Researchers have developed an inexpensive and scalable technique that can change plastic’s molecular structure to help it cast off heat.
Advanced plastics could usher in lighter, cheaper, more energy-efficient product components, including those used in vehicles, LEDs, and computers—if only they were better at dissipating heat.
The concept can likely be adapted to a variety of other plastics. In preliminary tests, it made a polymer about as thermally conductive as glass—still far less so than metals or ceramics, but six times better at dissipating heat than the same polymer without the treatment.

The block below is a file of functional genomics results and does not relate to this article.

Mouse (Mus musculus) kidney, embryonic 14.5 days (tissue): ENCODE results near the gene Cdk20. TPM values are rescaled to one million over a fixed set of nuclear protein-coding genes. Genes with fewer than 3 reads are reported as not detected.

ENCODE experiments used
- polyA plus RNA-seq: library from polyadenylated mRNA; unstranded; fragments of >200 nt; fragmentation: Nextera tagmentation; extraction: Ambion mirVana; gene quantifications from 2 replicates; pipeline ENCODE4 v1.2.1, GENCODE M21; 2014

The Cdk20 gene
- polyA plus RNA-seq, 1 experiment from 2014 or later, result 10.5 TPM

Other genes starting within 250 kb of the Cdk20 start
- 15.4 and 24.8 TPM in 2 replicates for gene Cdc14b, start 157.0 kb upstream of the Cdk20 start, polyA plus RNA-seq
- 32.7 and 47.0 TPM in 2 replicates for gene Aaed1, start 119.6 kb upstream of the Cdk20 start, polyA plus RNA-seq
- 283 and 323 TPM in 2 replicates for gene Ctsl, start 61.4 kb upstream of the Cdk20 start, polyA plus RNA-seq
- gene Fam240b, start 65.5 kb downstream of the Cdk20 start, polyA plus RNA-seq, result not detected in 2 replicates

“Plastics are replacing metals and ceramics in many places, but they’re such poor heat conductors that nobody even considers them for applications that require heat to be dissipated efficiently,” says Jinsang Kim, a materials science and engineering professor at the University of Michigan. “We’re working to change that by applying thermal engineering to plastics in a way that hasn’t been done before.”